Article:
Resistant pest spreads

By Country News on February 24, 2016

Four Australian populations of the increasingly widespread annual sub-tropical weed feathertop Rhodes grass (Chloris virgata) have been confirmed resistant to the key herbicide glyphosate.

Feathertop Rhodes grass is yet another species that has increased its abundance during the past 10 years, largely due to widespread adoption of no-till cropping and the shift to glyphosate-based weed control on road verges.

‘‘We have now confirmed that two populations from cropping land in NSW and Queensland and two from roadsides in South Australia are not controlled with glyphosate at the seedling stage and therefore are classified as resistant,’’ Australian Glyphosate Sustainability Working Group (AGSWG) chair Dr Chris Preston said.

‘‘Glyphosate is normally effective on actively growing seedlings, however, once feathertop Rhodes grass begins to tiller it is tolerant of very high rates. Again this is another unwanted world first for Australia,’’ Dr Preston said.

While the weed is not listed on any glyphosate herbicide labels, glyphosate has been widely used in Queensland and northern NSW to control seedlings.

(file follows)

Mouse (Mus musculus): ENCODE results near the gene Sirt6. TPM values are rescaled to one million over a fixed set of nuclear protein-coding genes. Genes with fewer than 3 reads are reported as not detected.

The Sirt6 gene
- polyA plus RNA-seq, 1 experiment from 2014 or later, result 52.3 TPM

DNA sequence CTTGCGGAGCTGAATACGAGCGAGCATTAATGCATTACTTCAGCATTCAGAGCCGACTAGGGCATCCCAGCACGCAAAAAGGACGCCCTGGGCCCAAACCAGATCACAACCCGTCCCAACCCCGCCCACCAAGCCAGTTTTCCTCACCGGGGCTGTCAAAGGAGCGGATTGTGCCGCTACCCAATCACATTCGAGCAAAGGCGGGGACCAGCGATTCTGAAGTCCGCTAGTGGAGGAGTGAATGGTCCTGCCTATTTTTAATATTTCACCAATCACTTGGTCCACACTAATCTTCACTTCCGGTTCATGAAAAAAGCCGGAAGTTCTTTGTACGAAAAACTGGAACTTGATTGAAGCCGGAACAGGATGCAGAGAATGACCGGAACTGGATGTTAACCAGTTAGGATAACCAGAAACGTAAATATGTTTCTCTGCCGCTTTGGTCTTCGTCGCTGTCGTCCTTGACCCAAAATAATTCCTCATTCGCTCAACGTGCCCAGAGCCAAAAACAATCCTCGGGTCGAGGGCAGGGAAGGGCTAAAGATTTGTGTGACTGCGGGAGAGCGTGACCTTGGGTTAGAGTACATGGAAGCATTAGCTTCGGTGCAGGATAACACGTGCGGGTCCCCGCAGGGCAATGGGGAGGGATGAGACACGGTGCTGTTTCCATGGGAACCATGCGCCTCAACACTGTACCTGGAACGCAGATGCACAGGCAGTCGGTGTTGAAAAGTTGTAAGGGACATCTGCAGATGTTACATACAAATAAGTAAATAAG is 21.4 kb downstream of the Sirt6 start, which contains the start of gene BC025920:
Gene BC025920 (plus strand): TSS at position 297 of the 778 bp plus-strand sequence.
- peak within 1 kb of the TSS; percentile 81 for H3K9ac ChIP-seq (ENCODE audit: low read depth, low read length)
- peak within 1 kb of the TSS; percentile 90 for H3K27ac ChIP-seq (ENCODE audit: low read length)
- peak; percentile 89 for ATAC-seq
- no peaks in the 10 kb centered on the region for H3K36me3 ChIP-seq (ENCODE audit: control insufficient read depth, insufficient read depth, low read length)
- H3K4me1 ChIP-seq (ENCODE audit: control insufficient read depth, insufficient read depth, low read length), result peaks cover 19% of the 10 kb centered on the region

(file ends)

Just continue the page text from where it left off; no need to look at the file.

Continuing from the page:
Feathertop Rhodes grass has been found across Australia for decades as a weed of roadsides, fence lines and unmanaged land, especially in summer rainfall areas and irrigated agriculture.

During the past 15 years it has become a major cropping weed in Queensland and northern NSW as well as horticultural plantings such as vineyards.

It is also dominating many roadsides across southern Australia.

The success of feathertop Rhodes grass is due to the rapid production of large numbers of seed that are easily shed from the heads. Seed germinates if left on the soil surface, with sufficient moisture and temperatures above 25°C.

Seed banks appear to be short-lived at around 12 months and burial of seed at any depth prevents germination.

Management strategies need to involve a range a tactics aimed at stopping the production of any fertile seed.

‘‘This poses significant challenges on roadsides where most road managers have opted for glyphosate as the main strategy,’’ Dr Preston said.

‘‘A shift to grass-selective Group A herbicides without a robust second knock will lead to the rapid development of Group A resistance in this species.’’

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By Country News on February 24, 2016

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